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Bioinformatics. 2008 Dec 15; 24(24): 2923–2925.
Published online 2008 Oct 30. doi:  10.1093/bioinformatics/btn541
PMCID: PMC2639305

iMapper: a web application for the automated analysis and mapping of insertional mutagenesis sequence data against Ensembl genomes


Summary: Insertional mutagenesis is a powerful method for gene discovery. To identify the location of insertion sites in the genome linker based polymerase chain reaction (PCR) methods (such as splinkerette-PCR) may be employed. We have developed a web application called iMapper (Insertional Mutagenesis Mapping and Analysis Tool) for the efficient analysis of insertion site sequence reads against vertebrate and invertebrate Ensembl genomes. Taking linker based sequences as input, iMapper scans and trims the sequence to remove the linker and sequences derived from the insertional mutagen. The software then identifies and removes contaminating sequences derived from chimeric genomic fragments, vector or the transposon concatamer and then presents the clipped sequence reads to a sequence mapping server which aligns them to an Ensembl genome. Insertion sites can then be navigated in Ensembl in the context of genomic features such as gene structures. iMapper also generates test-based format for nucleic acid or protein sequences (FASTA) and generic file format (GFF) files of the clipped sequence reads and provides a graphical overview of the mapped insertion sites against a karyotype. iMapper is designed for high-throughput applications and can efficiently process thousands of DNA sequence reads.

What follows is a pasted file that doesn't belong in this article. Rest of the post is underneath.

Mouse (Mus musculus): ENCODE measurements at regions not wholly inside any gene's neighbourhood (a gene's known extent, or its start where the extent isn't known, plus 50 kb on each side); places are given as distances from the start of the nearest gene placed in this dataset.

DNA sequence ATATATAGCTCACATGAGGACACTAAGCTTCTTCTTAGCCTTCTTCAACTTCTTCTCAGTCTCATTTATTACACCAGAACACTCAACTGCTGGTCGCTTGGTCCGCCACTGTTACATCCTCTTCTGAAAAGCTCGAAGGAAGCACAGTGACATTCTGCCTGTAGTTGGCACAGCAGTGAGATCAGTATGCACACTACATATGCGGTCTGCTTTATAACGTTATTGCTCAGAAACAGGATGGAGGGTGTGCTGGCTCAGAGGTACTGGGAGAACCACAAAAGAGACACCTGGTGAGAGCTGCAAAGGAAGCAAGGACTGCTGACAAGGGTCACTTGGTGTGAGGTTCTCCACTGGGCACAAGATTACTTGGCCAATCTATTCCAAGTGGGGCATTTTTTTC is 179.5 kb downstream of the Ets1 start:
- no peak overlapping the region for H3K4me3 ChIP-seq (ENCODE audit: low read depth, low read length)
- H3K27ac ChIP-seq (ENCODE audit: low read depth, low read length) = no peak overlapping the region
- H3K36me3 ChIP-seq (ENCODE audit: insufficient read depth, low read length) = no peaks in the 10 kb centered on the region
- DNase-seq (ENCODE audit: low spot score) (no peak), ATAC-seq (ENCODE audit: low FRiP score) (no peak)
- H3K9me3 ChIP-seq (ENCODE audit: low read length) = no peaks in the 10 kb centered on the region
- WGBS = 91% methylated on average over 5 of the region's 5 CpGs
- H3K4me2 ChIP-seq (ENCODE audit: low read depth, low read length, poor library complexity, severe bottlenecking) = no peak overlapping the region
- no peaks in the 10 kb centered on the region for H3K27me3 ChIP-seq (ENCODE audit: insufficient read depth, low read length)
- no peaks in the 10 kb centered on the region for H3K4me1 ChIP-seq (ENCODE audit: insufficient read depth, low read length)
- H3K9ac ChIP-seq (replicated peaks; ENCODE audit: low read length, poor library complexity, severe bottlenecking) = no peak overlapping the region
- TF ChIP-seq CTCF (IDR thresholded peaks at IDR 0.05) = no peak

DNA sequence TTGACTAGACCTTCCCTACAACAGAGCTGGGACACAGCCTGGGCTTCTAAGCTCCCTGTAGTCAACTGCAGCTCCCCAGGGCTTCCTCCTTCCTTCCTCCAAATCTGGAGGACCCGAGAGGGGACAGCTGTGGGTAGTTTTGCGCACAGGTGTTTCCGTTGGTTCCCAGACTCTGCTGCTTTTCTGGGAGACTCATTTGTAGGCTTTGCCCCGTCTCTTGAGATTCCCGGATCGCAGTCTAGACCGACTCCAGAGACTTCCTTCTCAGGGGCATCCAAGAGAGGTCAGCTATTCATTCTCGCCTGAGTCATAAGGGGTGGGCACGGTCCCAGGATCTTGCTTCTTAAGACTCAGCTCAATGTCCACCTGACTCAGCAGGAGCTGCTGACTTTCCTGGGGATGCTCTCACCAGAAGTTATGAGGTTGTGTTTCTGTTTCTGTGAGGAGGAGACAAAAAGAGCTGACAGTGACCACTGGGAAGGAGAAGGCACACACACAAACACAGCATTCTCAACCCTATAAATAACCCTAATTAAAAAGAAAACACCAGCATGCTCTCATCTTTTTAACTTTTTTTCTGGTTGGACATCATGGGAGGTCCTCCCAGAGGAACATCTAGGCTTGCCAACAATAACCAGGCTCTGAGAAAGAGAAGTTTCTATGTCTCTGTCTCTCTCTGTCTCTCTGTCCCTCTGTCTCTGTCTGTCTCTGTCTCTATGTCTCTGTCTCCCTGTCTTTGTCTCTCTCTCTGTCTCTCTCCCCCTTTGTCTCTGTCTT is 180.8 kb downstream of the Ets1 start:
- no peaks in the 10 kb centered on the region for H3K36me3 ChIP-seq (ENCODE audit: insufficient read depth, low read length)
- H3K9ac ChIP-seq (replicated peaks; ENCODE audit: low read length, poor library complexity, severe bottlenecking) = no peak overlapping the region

Availability: iMapper is web based and can be accessed at http://www.sanger.ac.uk/cgi-bin/teams/team113/imapper.cgi.

Contact: ku.ca.regnas@1ad; ku.ca.regnas@reppaMi

Supplementary information: Supplementary data are available at Bioinformatics online.